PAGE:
Alistair Cochrane said: “The sale of Birdhope Farm offers an outstanding opportunity to acquire a delightful mixed landholding in the heart of the National Park, amidst some of the most striking scenery in England. The purchaser will be able to continue the well-established livestock enterprise and there may be potential to develop a further rural or tourism business if desired, making use of some of the wonderful traditional farm buildings, subject to planning consent. There is also scope for further tree planting or other natural capital projects.
“The house is of great character, has beautiful views over the surrounding countryside and has been tastefully restored to provide a superb family home. The landholding is a fascinating mix of flower-rich meadow land, permanent pasture, native woodland and fell grazing. The fishing rights on the River Rede further add to the amenity value of the property. Given its glorious location and versatility, we expect a great deal of interest.”
The farmhouse is believed to be mainly of 19th Century construction and is faced in dressed sandstone, understood to be from the Blaxter Quarry, renowned for its high quality stone.
The accommodation includes, on the ground floor: living room incorporating Coalbrookdale stove; dining room; large kitchen incorporating fitted floor and wall units and a Jotul woodburning stove; shower room; pantry/utility room and further pantry. On the first floor are two double bedrooms, a single bedroom and family bathroom.
There are various areas of woodland, including an area of designated Ancient and Semi-Natural Woodland, an area of blanket bog and a Romano-British settlement, designated as a Scheduled Ancient Monument. Birdhope offers substantial wildlife and ecological interest, including a number of rare lichens.
The farm buildings are located close to the farmhouse and comprise a range of mainly traditional buildings which have been beautifully restored, including a range of stables, a distinctive timber hay barn with slate roof, a workshop and a separate former byre. Several of the farm buildings are of considerable vernacular interest.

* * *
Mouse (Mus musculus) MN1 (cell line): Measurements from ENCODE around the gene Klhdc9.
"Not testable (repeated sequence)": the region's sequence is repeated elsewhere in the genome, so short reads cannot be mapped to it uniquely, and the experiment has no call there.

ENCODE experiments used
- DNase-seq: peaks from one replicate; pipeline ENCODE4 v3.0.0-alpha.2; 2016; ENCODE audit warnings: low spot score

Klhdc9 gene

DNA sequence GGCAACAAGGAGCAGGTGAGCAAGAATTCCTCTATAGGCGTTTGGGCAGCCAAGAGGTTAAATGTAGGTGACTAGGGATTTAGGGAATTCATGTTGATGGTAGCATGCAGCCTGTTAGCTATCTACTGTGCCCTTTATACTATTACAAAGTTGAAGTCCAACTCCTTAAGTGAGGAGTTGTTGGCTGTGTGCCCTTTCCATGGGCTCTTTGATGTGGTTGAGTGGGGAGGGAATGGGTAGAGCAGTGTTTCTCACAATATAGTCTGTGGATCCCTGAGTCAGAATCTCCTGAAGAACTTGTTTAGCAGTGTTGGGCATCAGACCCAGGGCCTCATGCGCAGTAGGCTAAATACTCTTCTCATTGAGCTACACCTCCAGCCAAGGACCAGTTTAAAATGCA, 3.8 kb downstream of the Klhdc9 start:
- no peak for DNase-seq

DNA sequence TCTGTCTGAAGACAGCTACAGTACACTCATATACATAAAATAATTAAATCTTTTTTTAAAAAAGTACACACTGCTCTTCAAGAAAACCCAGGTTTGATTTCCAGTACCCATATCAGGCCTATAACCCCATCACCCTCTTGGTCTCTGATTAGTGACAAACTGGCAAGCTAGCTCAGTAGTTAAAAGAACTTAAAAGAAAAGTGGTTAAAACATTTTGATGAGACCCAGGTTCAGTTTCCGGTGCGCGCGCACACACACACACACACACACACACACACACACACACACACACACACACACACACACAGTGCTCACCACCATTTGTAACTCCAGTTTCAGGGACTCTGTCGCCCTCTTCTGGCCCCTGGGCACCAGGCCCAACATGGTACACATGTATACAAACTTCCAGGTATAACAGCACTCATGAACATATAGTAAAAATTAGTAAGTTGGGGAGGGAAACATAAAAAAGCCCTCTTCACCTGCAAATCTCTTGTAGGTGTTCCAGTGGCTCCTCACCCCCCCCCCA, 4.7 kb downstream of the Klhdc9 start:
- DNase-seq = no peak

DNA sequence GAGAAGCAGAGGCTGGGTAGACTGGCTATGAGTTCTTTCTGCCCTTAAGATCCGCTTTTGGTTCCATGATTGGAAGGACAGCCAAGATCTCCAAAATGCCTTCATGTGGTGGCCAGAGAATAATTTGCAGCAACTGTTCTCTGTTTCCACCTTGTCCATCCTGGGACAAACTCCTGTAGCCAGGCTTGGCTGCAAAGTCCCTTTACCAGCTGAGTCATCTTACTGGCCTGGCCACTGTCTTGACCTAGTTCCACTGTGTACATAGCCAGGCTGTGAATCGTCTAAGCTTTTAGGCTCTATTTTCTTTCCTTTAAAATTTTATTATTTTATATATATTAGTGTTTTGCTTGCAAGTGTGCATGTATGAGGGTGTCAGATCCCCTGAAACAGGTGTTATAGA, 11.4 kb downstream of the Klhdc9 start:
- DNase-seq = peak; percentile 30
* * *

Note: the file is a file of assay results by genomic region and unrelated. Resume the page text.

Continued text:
Birdhope includes around 19 acres of mowable land adjacent to the River Rede, as well as about 26 acres of enclosed, permanent pasture. Further to the south west, as the land rises, the fell grazing extends to about 302 acres.
There are approximately 13 acres of woodland on the farm, as well as further areas of grazed woodland. Most of this is mixed, naturally established woodland of great scenic, wildlife and environmental interest. The Dead Wood, situated at the northern tip of the property, is classified as Ancient and Semi-Natural Woodland.
Birdhope includes single bank fishing rights on 1,500 metres of the River Rede, which forms the northern boundary of the property. There is a resident population of brown trout and, as the Rede forms the principal tributary of the famous North Tyne, there is the chance of catching a sea trout or salmon later in the season!
In addition, the farm could easily lend itself to the development of a successful rough shoot, if desired.
The situation of the property is convenient for access to local facilities including at Rochester (2 miles) and Otterburn (6 miles) while the city of Newcastle is just 37 miles, and Newcastle Airport is 32 miles.
Birdhope Farm is for sale through Galbraith for offers over £1.2 million.